Though some did go for conspicuous displays of wealth and false piety, for many a gem-studded octogram or finely detailed silver pendant were made by religious artisans to bring the beauty of the divine into reality.
As Karrnathis enjoy practical designs, most of their religious displays are second to the functionality of their clothes. It has become common for Blood of Vol followers to add red stripes or ribbons to their clothing, as well as the familiar red gemstone aspect.
Red thread for clothing is commonplace, representing blood that binds the community together and keeps us alive. Eherron for the Sovereign Host are similarly practical, usually taking the form of small etchings in tools, armour and weapons. For all religious, Karrnathis usually bring out their religious side more in their art and architecture. Thranes by comparison are relatively subdued, especially since the theocracy arose.
This subdued nature goes out the window during festivals though, with nxtions bringing out their finery and the streets being awash with silver and white clothing and silver jewellry. I enjoyed your write ups, Keith! I always saw that ebegron as: Thrane, Karrnath, Aundair, Breland, Cyre. X&d take on it! Good point on the Sarlona immigrants already being ethnically mixed! Your email address will not be published. Notify me of follow-up comments by email. Notify me of new posts by email.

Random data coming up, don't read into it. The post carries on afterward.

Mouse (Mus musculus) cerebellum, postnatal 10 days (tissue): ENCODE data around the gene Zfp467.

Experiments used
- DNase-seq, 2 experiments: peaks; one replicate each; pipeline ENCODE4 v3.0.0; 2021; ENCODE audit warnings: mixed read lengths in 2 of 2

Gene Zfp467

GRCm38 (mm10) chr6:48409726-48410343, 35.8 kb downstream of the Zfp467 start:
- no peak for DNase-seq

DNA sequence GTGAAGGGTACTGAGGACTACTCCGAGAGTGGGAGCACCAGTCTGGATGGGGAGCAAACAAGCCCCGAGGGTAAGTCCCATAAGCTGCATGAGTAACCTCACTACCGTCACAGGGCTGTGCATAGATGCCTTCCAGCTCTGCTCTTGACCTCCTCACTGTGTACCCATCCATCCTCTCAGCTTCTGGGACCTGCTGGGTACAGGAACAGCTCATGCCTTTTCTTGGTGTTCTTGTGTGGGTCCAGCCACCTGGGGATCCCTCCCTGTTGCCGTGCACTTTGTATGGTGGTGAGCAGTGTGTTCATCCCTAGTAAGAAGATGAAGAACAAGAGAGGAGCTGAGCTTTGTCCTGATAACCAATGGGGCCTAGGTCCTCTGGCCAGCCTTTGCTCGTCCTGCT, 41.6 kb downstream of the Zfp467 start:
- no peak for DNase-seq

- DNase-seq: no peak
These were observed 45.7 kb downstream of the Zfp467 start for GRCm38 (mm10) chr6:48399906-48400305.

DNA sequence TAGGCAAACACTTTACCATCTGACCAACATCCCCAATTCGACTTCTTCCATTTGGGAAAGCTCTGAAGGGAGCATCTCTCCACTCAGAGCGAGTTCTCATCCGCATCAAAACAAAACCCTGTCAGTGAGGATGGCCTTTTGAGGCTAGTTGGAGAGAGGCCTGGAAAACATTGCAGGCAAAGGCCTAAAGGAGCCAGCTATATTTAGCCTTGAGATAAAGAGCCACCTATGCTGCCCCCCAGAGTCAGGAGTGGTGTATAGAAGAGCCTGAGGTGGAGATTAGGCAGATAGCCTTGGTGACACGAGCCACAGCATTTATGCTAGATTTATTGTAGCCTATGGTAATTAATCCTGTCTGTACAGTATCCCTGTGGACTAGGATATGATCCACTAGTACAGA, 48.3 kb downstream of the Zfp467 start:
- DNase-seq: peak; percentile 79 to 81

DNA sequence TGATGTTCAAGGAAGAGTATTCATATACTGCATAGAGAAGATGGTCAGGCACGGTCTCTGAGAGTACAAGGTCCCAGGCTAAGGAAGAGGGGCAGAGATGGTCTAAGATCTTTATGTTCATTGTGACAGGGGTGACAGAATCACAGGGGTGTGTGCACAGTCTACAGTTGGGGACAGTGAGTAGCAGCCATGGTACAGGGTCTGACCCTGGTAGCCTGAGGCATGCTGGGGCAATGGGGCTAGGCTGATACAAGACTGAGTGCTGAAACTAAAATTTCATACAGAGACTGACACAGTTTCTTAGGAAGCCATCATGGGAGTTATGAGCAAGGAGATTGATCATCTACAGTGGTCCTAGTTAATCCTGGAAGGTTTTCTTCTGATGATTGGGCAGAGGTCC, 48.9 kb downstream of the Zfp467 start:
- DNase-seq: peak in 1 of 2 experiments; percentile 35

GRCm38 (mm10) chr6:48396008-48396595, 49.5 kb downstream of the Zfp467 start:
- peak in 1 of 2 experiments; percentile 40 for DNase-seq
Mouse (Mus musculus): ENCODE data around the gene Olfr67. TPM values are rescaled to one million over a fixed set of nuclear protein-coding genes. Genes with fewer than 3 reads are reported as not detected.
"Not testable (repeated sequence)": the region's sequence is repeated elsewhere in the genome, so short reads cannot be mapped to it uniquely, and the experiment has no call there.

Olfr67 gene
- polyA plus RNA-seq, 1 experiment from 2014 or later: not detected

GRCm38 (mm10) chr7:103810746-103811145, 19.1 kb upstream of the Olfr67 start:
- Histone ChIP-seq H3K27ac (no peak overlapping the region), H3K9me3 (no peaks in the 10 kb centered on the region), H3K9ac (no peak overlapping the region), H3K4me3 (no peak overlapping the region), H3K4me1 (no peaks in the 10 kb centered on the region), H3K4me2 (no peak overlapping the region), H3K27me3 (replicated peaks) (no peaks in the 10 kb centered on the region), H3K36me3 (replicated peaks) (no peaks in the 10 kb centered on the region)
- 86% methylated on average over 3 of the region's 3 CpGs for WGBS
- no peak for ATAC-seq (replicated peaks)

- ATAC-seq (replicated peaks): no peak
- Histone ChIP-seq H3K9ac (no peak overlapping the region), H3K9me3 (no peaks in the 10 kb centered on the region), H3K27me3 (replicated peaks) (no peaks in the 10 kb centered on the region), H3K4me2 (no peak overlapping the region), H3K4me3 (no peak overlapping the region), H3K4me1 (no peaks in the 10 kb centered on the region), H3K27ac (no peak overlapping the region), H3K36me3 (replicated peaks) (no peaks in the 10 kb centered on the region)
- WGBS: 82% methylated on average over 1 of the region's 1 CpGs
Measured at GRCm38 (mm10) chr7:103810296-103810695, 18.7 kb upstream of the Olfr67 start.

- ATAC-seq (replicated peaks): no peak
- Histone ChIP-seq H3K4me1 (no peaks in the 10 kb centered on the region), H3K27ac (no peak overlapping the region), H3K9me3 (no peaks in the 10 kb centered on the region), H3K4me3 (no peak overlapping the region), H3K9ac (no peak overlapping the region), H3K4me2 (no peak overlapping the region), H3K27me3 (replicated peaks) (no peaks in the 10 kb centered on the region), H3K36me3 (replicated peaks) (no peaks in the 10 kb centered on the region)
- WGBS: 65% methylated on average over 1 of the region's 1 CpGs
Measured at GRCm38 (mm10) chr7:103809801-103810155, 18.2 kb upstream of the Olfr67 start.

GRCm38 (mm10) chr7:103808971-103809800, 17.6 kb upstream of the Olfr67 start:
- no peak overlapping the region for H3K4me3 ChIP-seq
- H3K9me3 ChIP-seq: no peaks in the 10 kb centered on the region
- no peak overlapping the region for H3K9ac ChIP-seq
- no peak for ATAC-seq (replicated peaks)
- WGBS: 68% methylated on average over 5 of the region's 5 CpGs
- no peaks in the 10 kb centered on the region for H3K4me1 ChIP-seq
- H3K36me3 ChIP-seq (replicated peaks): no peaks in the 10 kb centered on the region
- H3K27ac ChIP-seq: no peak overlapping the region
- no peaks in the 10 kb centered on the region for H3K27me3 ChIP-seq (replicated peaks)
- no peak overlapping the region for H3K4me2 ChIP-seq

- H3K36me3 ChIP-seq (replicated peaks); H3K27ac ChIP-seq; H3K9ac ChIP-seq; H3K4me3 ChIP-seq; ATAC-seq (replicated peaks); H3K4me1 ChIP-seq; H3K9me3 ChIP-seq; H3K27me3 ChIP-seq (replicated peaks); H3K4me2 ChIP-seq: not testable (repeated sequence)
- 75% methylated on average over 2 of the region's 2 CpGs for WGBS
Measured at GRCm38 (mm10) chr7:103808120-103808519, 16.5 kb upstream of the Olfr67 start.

This site uses Akismet to reduce spam. Learn how your comment data is processed. Vyenne is a duelist from Aundair. Her ruffles and hairstyle reflect the latest trends in Fairhaven fashion; while her d&v appears constricting, the fabric is surprisingly flexible.
Unlike her neighbor, who still insists on launching sticks at his enemies. Castor is a retired templar from Fivf. Compared to Vyenne, his clothing is simple and practical. Meris is from Cyre. Where Vyenne likes her wands and her elegant chain dancing, Harkan carries a staff and is quite straightforward about crushing you with his mace.